Chopin’s fourth nocturne is in simple ternary form (A–B–A). The first section, in F major, features a very simple melody over a descending triplet pattern in the left hand. The middle section in F minor, in great contrast to the outer themes, is fast and dramatic (Con fuoco) using a challenging double note texture in the right hand. After a return to the serene A theme, the ending does not contain a coda, but rather two simple arpeggios. Some critics have remarked that this nocturne has little to do with night, as if sunlight is “leaking” from the piece’s seams. Chopin’s fifth nocturne is marked Larghetto, featuring an intricate, elaborately ornamental melody over an even quaver bass. The second section, labelled doppio movimento (double speed), resembles a scherzo with dotted quaver-semi quaver melody, semiquavers in a lower voice in the right hand, and large jumps in the bass. The final section is a shortened version of the first (14 bars rather than 24) with characteristic cadenzas and elaboration, finishing with an arpeggio on F♯ major, falling at first, then dying away. Many consider this nocturne to be the best of the opus, stating that its musical maturity matches some of his later nocturnes.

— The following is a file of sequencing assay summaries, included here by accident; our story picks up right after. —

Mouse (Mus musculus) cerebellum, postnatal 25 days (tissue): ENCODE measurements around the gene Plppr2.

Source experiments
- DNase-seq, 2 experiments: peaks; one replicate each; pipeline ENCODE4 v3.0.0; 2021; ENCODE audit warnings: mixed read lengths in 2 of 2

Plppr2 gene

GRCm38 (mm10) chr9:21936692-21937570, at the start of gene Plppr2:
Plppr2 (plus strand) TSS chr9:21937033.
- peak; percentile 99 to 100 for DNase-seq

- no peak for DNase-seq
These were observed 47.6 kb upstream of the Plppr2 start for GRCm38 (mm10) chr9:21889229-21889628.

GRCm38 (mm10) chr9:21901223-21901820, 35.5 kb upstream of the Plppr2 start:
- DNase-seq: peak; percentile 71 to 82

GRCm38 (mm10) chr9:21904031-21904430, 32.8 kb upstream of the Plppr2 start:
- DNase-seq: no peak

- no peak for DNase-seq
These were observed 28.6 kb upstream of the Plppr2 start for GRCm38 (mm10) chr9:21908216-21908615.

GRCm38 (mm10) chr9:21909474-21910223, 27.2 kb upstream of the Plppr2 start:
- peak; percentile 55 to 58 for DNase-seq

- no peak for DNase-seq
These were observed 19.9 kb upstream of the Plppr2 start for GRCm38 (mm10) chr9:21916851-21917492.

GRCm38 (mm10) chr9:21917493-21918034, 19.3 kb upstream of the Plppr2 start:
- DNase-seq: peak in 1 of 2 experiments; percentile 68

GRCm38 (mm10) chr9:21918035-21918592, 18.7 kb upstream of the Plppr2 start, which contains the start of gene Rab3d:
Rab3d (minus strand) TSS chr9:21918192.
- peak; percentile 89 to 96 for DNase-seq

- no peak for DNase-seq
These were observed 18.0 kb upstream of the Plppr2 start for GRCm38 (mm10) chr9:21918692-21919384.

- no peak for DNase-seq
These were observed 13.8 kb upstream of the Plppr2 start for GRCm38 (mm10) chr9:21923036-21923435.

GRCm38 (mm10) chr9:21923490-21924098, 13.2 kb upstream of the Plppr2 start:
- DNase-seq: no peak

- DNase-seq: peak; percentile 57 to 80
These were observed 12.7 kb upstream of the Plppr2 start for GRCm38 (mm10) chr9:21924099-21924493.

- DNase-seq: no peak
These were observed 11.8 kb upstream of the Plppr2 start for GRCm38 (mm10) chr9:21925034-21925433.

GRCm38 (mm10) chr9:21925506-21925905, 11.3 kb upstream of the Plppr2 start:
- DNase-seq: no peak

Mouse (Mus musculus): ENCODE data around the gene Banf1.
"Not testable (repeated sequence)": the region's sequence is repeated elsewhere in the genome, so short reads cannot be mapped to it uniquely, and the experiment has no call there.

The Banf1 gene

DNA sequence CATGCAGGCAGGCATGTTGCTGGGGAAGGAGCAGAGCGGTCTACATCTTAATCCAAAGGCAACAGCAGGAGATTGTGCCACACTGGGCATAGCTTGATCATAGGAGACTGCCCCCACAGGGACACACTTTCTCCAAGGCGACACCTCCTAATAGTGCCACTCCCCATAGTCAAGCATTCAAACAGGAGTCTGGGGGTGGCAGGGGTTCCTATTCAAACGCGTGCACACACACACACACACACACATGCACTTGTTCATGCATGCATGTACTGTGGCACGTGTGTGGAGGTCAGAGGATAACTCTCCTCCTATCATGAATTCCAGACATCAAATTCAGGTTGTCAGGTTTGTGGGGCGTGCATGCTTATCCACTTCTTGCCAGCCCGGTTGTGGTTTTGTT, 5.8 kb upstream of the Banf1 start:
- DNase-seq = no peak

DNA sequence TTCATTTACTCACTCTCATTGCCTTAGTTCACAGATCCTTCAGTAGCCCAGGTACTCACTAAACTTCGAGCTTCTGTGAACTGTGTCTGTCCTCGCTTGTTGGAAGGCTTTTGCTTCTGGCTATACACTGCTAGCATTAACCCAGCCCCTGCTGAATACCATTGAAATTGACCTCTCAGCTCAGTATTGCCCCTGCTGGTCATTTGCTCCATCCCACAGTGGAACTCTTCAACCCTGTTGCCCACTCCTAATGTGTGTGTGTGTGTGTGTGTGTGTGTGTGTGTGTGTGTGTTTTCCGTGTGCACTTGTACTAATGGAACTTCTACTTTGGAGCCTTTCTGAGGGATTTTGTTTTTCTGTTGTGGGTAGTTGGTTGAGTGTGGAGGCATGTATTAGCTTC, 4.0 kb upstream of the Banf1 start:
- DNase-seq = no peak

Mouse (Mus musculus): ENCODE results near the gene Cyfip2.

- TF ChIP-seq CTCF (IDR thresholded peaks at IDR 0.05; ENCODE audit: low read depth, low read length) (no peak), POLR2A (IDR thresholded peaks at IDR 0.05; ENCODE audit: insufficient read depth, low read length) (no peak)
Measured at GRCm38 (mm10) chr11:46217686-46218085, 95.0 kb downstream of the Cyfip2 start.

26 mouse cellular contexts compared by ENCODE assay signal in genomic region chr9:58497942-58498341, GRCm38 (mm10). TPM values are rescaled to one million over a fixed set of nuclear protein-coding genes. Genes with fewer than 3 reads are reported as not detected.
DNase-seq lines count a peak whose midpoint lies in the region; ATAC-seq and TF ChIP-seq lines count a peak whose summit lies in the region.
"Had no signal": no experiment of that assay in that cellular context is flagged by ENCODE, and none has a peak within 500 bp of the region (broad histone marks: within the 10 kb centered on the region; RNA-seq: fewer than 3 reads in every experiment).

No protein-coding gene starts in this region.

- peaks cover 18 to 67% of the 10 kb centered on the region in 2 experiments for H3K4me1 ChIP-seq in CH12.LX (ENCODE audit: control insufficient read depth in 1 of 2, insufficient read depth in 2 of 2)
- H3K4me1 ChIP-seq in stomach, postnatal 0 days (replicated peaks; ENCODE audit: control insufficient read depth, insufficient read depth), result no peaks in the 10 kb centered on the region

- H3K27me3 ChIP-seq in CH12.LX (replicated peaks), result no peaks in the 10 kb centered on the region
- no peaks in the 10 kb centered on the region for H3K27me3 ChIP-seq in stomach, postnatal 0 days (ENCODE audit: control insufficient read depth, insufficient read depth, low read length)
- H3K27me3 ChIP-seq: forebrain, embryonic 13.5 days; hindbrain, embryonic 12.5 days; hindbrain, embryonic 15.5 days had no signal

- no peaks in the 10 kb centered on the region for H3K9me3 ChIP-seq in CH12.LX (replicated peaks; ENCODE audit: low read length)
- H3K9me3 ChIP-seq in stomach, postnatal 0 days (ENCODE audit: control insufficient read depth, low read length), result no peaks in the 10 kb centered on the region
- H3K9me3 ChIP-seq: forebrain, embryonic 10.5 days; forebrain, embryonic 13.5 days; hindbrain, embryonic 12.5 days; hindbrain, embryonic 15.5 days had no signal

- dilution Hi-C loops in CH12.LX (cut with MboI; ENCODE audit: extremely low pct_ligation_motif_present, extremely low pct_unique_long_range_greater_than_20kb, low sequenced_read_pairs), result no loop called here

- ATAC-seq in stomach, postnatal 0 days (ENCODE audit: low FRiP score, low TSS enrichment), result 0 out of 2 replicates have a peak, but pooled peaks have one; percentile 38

CHOPIN Frédéric, Nocturne Op.48 No.1